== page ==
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15 of the best moments in ‘Saturday Night Live’ history
Lordy, Lorne-y, look who’s 40!
On Sept. 27, Guardians of the Galaxy sweetheart Chris Pratt will host the season premiere of Saturday Night Live, with musical guest Ariana Grande. The following week, comedian and former SNL cast member Sarah Silverman will host alongside musical guest Maroon 5.
Pratt, Silverman, and whoever else Lorne Michaels has in mind for the coming months will be ushering in the late night program’s 40th—yes, 40th—season on the air.
On Oct. 11, 1975, Michaels, then 30, kicked off the comedy and musical program that would go on to become a staple of popular culture. Since then, Saturday Night Live has launched the careers of countless stars, ranging from Chevy Chase and Bill Murray in the 1970s to Eddie Murphy and Phil Hartman in the 1980s to Mike Myers and Will Ferrell in the 1990s through to Tina Fey, Jimmy Fallon, and Andy Samberg today. For four full decades now, its ever-changing cast and writers have lampooned movies, television, politics, and current events in a way that has often been imitated but never successfully duplicated. In addition, the show itself has spawned several popular movies and TV programs of its own, including 30 Rock and the Wayne’s World film series.
Since NBC’s nod to the show’s milestone anniversary won’t occur until February, we decided to put together a list of some of the program’s most memorable moments from the past 40 years.
While SNL tends to begin each episode with some sort of political commentary today, this wasn’t always the case. “The Wolverines,” starring John Belushi as a foreign student and Michael O’Donoghue as his inept English teacher, was the first sketch in the program’s history. Bonus appearance by Chevy Chase (then with a full head of hair) saying “Live from New York” for the very first time.
Entertainer Andy Kaufman, one of the original trolls out there, brought his bizarre humor to the SNL stage on its second episode. Appearing nervous and saying nothing at all at first, he then began to lip-synch to the chorus from the Mighty Mouse cartoon. This appearance, as well as Kaufman’s subsequent ban from the show by audience poll in the 1980s, was documented in the 1999 biopic Man on the Moon.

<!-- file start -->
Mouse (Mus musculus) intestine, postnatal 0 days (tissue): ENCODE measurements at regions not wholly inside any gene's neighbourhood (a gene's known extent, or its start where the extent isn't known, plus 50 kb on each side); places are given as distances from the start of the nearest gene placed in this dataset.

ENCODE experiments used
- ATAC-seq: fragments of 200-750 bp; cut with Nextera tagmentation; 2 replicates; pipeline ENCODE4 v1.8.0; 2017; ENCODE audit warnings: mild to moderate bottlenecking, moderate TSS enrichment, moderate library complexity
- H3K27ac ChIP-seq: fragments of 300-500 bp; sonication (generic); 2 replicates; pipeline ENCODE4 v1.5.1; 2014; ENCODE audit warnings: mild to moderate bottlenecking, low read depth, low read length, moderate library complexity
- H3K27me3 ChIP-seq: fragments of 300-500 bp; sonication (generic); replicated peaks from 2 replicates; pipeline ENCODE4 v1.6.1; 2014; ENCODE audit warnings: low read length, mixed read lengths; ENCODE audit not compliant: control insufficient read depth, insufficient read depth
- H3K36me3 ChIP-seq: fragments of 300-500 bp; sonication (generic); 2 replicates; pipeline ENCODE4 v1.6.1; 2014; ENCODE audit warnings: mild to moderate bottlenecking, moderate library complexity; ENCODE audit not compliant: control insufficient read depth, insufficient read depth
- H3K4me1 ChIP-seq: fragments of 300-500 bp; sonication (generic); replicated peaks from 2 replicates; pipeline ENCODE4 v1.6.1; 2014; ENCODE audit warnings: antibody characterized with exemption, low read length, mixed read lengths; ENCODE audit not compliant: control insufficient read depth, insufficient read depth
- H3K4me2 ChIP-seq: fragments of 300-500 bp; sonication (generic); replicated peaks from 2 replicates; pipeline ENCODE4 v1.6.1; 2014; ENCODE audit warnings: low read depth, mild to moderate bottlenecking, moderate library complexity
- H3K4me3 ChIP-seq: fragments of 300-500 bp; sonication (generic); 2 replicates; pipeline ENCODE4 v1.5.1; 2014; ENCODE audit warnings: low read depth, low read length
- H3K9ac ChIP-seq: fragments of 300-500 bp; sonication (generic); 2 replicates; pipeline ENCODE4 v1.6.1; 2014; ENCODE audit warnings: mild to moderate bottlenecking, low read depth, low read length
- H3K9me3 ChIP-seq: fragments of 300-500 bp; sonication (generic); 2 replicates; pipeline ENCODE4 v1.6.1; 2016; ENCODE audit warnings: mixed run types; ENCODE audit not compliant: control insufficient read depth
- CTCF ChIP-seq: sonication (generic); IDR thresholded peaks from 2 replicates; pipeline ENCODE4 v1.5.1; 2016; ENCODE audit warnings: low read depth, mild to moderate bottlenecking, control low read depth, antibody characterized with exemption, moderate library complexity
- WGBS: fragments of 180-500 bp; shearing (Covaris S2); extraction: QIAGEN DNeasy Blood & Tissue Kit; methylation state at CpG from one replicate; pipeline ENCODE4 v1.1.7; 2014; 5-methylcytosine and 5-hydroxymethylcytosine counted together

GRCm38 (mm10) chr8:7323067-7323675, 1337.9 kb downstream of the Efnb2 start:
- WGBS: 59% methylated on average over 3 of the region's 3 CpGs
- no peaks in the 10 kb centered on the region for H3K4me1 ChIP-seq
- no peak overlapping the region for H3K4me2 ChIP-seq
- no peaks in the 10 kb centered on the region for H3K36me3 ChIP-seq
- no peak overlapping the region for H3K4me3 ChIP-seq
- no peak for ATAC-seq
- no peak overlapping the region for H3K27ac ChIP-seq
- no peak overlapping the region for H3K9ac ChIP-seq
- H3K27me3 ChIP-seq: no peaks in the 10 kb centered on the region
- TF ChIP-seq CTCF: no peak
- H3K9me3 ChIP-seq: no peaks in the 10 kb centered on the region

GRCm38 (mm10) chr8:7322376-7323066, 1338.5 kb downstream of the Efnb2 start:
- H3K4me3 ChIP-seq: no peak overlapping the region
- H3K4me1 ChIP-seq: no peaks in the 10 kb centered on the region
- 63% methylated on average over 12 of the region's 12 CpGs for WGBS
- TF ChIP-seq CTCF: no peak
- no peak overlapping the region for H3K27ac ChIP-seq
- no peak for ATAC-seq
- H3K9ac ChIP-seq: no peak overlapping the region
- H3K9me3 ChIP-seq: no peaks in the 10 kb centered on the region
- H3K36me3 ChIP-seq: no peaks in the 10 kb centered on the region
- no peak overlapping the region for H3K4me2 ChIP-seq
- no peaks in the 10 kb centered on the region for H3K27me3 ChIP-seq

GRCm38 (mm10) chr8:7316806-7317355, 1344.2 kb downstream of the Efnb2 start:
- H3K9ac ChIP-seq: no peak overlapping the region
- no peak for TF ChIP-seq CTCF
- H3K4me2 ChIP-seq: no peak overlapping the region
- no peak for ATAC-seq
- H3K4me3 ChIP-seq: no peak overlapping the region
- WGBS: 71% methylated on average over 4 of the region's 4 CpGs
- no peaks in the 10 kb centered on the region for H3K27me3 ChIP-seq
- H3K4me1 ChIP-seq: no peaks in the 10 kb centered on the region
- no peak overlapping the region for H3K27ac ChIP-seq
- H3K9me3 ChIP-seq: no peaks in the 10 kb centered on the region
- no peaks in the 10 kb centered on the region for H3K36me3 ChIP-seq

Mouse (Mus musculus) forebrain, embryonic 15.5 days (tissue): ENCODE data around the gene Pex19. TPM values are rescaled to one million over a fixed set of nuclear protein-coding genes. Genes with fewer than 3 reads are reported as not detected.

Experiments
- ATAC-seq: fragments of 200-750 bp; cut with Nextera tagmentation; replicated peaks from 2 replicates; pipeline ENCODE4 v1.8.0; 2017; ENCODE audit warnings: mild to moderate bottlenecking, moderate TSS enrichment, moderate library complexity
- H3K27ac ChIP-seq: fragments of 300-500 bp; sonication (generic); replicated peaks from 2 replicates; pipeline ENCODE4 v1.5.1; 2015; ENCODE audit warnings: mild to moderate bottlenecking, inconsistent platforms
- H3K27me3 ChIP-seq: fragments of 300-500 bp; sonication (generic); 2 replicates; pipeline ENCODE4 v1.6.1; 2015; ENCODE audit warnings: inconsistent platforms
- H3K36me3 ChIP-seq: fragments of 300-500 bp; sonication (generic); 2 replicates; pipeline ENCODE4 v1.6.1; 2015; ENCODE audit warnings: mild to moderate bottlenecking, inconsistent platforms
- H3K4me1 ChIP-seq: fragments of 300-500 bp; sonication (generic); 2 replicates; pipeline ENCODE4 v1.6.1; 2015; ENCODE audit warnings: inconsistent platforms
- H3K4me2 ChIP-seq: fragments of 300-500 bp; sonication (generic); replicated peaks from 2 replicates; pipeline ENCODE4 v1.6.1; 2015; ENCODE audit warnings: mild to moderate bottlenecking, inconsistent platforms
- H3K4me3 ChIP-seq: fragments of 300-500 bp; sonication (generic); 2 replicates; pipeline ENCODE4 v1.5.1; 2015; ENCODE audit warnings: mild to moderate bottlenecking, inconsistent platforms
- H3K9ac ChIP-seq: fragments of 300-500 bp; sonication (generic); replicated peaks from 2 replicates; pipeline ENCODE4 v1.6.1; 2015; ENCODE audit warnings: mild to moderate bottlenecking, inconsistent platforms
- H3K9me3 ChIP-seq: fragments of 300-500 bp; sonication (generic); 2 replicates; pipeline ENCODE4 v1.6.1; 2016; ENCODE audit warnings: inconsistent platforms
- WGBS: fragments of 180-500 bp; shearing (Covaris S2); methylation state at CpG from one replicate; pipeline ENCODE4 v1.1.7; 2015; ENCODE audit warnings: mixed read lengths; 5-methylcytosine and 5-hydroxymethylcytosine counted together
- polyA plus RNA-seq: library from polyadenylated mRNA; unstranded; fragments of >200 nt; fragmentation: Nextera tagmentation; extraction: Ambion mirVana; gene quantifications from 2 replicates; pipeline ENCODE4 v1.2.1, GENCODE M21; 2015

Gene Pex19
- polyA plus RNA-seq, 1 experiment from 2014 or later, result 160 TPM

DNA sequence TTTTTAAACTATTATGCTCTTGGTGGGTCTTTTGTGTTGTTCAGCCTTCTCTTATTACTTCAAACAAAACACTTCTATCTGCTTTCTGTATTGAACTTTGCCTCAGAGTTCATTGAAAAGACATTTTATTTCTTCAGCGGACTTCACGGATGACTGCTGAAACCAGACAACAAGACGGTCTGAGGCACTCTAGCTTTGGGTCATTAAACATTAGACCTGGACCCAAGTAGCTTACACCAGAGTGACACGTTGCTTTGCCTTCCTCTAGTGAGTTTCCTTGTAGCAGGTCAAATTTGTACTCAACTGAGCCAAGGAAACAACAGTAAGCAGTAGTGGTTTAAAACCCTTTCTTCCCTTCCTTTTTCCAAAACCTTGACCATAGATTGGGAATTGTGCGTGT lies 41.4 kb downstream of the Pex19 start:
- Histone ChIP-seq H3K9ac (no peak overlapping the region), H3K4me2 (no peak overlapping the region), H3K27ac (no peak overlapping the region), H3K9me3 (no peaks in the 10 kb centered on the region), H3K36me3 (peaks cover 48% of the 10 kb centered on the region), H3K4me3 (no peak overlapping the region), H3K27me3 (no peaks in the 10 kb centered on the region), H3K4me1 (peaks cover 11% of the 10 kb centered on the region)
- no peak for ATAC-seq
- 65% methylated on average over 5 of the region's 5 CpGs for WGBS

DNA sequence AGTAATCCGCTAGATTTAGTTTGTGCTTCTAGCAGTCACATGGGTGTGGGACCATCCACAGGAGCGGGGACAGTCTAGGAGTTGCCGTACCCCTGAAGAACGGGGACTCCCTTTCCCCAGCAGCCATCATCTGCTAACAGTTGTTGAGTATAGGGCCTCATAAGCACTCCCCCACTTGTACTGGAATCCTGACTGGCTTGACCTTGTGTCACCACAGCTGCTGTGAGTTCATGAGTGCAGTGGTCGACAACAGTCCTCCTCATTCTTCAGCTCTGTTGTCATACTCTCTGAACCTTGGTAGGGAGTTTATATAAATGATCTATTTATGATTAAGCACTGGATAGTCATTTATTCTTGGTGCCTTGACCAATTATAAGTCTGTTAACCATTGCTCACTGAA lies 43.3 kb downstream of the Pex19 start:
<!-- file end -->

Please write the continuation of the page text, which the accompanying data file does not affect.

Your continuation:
British punk musician Elvis Costello was responsible for one of the first of SNL’s many, many controversies. When Costello and his band, the Attractions, appeared as a replacement for the Sex Pistols, they were contracted to play “Less Than Zero.” In the middle of the song, Costello ordered the band to stop, announced “I’m sorry, ladies and gentlemen, there’s no reason to do this song here,” and went on to play the anti-commercialization tune “Radio, Radio.” The move resulted in a 10-year ban for Costello. During the program’s 25th anniversary show in 1999, Costello would repeat the scenario (planned this time, of course) with the Beastie Boys.
SNL’s original cast—as well as Lorne Michaels—moved on after the 1979-’80 season (though Michaels would return in 1985). The program underwent its first of many cast changes, with one star rising above them all: a young man named Eddie Murphy. The comedian went on to create several hilarious characters, including a surly version of Gumby, Mister Robinson (a spoof of Mister Rogers), and the adult version of Little Rascals staple Buckwheat.
The self-deprecating humor that William Shatner has exhibited through much of his recent work likely had its start with the famous 1986 SNL sketch “Get a Life.” In the skit, which co-stars Phil Hartman, Jon Lovitz, and Dana Carvey, Shatner tells passionate Star Trek fans at a convention to “get a life” and that Star Trek was “just a TV show.” It wouldn’t be the only time SNL stars would parody geek fandom: They would later lampoon anime fans with the recurring skit “J-Pop America Fun Time Now!”
While his Wayne’s World co-star Mike Myers would go on to receive Hollywood fame, it was Dana Carvey who was the breakout SNL star in the late 1980s and early 1990s. Breathing eccentric life into original characters (Church Lady) and impersonations (George H.W. Bush), nary a skit went by without Carvey in it somewhere. His character Derek Stevens and his “hit” song “Choppin’ Broccoli” proved so popular that he would go on to recreate the moment years later during an appearance on The Tonight Show With Jimmy Fallon.